It seems like everyone is talking about Supply Chain these days, especially with Christmas quickly approaching. Apparently, even the President is concerned he might get coal in his stocking because in recent speeches, President Biden emphasized that if change didn’t occur soon, and the needed parties in the supply chain didn’t become cooperative , he was “going to call them out and ask them to act.” He even went to far as to say, “If federal support is needed, I will direct all appropriate action.” (https://www.freightwaves.com/news/what-can-government-do-to-aid-247-supply-chains?j=68787&sfmc_sub=63554532&l=349_HTML&u=1396662&mid=514011755&jb=18010&utm_source=sfmc&utm_medium=email&utm_campaign=FW_Daily_10_18_21&utm_term=Read+More%26nbsp%3b&utm_id=68787&sfmc_id=63554532)
All appropriate action? While most of us might wonder exactly what the government can really do to solve the bottleneck issues at the ports, reality is there is another critical issue that needs solved in the supply chain—a shortage of truckers and trucks to get goods where they need to be. Solving bottleneck issues at the ports are only a band-aid for the supply chain crisis, but it won’t create the flow needed to keep freight moving around the country. There is a critical workforce shortage for truck drivers, and it’s not a simple problem to fix. Job requirements for trucking require months of professional training and few people are excited about taking on the responsibility of driving a big rig.
According to supply-chain expert Tony Nuzio, the trucking industry is in desperate need of young blood. It needs to hire young drivers who are willing to make personal sacrifices and be away from home and family for a week or ten days. The way to attract these young people is technology. Nuzio explains, “It gives them a way to progress on a different career path that are potentially transferrable from trucking to other supply-chain and logistics specialties.”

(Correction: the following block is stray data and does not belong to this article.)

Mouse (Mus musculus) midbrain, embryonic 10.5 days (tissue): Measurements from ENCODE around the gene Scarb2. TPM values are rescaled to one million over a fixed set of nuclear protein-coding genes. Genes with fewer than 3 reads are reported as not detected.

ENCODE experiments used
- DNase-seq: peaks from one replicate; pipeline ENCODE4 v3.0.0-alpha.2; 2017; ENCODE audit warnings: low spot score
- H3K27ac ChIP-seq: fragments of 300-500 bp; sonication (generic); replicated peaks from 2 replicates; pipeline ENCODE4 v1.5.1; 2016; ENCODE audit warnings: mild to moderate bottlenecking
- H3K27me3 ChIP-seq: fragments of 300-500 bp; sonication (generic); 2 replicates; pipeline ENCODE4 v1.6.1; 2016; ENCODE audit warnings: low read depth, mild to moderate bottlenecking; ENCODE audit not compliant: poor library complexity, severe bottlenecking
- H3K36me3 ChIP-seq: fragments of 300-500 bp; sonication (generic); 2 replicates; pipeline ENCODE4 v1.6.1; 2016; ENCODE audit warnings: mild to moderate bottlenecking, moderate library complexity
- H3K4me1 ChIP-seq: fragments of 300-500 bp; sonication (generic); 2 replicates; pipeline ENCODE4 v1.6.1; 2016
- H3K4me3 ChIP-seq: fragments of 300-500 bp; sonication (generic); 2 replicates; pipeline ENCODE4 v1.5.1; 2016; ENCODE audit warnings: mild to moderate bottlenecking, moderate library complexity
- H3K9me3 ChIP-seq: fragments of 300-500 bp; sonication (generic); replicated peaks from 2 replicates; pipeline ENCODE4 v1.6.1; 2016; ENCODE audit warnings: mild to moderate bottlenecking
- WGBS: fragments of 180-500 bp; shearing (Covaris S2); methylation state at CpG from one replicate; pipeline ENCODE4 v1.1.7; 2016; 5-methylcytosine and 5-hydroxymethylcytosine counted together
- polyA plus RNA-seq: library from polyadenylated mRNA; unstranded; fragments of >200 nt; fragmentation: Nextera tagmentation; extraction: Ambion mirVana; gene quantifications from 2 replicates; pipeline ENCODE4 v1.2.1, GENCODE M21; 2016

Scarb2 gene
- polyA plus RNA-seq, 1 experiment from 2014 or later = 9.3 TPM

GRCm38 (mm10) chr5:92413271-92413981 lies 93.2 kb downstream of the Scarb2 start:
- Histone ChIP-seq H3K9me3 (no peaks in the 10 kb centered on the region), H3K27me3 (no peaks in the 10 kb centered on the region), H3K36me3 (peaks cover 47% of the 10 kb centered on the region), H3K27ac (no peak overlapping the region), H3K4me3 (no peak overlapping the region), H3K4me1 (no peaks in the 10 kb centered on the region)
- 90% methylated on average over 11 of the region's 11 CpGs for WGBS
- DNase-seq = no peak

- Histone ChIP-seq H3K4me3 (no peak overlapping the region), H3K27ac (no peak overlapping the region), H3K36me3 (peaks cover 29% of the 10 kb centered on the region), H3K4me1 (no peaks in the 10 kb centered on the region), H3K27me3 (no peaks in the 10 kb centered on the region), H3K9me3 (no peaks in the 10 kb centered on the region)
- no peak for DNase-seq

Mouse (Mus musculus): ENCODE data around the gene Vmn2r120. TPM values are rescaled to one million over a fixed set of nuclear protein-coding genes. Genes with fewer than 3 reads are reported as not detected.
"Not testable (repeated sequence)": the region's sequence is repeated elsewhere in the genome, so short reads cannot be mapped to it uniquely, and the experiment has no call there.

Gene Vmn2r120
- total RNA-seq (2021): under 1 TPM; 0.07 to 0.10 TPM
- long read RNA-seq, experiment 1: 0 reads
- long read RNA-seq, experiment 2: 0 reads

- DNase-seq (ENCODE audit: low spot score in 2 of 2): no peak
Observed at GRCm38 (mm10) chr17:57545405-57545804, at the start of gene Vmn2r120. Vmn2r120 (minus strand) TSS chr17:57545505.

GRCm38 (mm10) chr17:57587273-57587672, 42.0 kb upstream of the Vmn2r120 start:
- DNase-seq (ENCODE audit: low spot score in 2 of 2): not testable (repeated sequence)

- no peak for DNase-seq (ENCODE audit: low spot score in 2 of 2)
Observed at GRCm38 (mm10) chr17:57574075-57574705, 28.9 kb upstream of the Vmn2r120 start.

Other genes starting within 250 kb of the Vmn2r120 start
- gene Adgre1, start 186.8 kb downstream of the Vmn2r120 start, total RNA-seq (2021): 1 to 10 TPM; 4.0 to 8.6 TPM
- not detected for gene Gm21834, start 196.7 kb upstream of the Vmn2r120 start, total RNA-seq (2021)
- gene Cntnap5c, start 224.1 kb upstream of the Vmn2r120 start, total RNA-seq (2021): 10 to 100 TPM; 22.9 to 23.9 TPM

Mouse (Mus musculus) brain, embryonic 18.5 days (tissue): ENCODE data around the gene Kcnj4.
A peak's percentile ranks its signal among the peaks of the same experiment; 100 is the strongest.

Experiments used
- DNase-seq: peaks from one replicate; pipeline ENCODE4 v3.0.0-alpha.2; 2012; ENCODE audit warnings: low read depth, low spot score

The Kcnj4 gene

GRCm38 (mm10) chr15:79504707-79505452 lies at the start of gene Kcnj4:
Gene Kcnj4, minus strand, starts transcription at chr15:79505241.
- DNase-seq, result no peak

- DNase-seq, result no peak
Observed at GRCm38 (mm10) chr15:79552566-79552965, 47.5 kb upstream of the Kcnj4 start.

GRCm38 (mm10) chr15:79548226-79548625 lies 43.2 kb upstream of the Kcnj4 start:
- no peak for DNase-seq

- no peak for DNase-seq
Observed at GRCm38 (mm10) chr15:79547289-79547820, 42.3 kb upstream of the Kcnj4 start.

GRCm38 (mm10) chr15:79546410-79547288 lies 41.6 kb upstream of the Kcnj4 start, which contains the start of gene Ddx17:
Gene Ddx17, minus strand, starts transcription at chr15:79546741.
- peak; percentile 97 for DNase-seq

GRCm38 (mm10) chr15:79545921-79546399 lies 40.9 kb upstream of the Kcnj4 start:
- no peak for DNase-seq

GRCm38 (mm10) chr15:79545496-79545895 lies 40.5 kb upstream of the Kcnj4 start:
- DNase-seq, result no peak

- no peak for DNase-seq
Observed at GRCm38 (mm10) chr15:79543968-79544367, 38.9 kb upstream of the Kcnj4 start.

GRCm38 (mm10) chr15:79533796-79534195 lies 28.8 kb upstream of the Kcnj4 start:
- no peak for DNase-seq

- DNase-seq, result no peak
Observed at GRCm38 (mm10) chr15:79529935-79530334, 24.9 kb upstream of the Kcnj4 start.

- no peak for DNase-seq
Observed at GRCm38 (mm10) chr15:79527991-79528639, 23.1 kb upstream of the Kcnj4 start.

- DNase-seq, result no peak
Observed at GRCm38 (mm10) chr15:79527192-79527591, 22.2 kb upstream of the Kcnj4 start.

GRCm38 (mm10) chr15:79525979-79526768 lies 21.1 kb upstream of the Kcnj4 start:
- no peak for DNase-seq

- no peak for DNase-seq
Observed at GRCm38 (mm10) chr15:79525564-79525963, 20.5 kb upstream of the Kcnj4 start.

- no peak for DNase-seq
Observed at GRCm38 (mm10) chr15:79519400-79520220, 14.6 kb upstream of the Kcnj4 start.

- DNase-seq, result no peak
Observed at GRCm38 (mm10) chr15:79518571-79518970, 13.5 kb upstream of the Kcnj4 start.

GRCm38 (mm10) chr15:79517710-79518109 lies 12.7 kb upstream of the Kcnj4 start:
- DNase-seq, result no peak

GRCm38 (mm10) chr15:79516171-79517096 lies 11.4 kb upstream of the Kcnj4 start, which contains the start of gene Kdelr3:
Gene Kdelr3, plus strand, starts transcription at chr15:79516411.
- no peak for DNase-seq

One bright spot coming out of the current supply chain crisis is that it is elevating the logistics and supply chain industry as a whole. ASCM’s Kent says, “This is going to bring more attention to the innovations and education necessary to ensure scalable growth at the business level.” His organization estimates that there will be a need for nearly six million logistics and supply chain workers on some level in the next five years.
The question still remains, what does this mean for Christmas this year? For those who hope the supply chain problems will be solved before Santa makes his big debut this year, there might be some disappointment. Word is that we might need to get a bit more creative when it comes to our holiday wish lists; however, the news isn’t all bad. While ports might be bottlenecked, slowing down shipments from overseas, and the country is experiencing a shortage of trucks and drivers, rest assured that Soren is doing everything it can to keep things moving forward. We work nonstop to take care of our customers, our carriers, and everything in between, so that everyone gets what they want for Christmas—this year, and every year! (https://www.forbes.com/sites/pamdanziger/2021/10/15/unclogging-the-ports-will-not-fix–the-supply-chains-even-bigger-trucking-crisis/?sh=e96226f124f3)